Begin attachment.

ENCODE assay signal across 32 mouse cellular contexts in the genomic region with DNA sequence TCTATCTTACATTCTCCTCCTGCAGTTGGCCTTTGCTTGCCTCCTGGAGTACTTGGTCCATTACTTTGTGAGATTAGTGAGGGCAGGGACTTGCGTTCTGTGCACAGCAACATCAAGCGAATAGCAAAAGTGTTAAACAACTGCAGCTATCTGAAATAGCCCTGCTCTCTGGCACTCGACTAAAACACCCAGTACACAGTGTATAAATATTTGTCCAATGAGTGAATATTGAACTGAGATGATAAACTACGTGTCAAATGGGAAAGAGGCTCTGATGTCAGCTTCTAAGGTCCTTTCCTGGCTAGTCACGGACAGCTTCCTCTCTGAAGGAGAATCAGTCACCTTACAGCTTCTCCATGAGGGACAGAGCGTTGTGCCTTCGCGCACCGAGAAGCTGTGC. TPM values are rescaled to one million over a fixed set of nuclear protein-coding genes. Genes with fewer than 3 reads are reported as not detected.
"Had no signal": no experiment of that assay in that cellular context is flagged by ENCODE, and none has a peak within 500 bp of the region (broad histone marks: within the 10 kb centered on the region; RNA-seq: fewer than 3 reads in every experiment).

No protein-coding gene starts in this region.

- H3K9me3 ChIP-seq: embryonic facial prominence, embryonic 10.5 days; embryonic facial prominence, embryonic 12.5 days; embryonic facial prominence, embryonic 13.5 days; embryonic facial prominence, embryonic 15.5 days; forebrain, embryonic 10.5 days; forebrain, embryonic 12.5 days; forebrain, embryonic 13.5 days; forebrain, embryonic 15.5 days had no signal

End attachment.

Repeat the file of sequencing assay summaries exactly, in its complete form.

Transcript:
ENCODE assay signal across 32 mouse cellular contexts in the genomic region with DNA sequence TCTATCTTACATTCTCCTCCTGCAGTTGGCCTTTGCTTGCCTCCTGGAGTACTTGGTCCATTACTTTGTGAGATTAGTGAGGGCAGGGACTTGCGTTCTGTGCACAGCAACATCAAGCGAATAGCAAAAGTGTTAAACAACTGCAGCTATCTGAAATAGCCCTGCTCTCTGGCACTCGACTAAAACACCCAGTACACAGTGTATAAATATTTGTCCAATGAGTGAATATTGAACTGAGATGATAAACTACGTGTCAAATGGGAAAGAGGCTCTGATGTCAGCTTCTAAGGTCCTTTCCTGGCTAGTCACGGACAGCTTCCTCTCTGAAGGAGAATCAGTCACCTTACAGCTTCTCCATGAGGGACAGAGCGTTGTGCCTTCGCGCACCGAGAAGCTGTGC. TPM values are rescaled to one million over a fixed set of nuclear protein-coding genes. Genes with fewer than 3 reads are reported as not detected.
"Had no signal": no experiment of that assay in that cellular context is flagged by ENCODE, and none has a peak within 500 bp of the region (broad histone marks: within the 10 kb centered on the region; RNA-seq: fewer than 3 reads in every experiment).

No protein-coding gene starts in this region.

- H3K9me3 ChIP-seq: embryonic facial prominence, embryonic 10.5 days; embryonic facial prominence, embryonic 12.5 days; embryonic facial prominence, embryonic 13.5 days; embryonic facial prominence, embryonic 15.5 days; forebrain, embryonic 10.5 days; forebrain, embryonic 12.5 days; forebrain, embryonic 13.5 days; forebrain, embryonic 15.5 days had no signal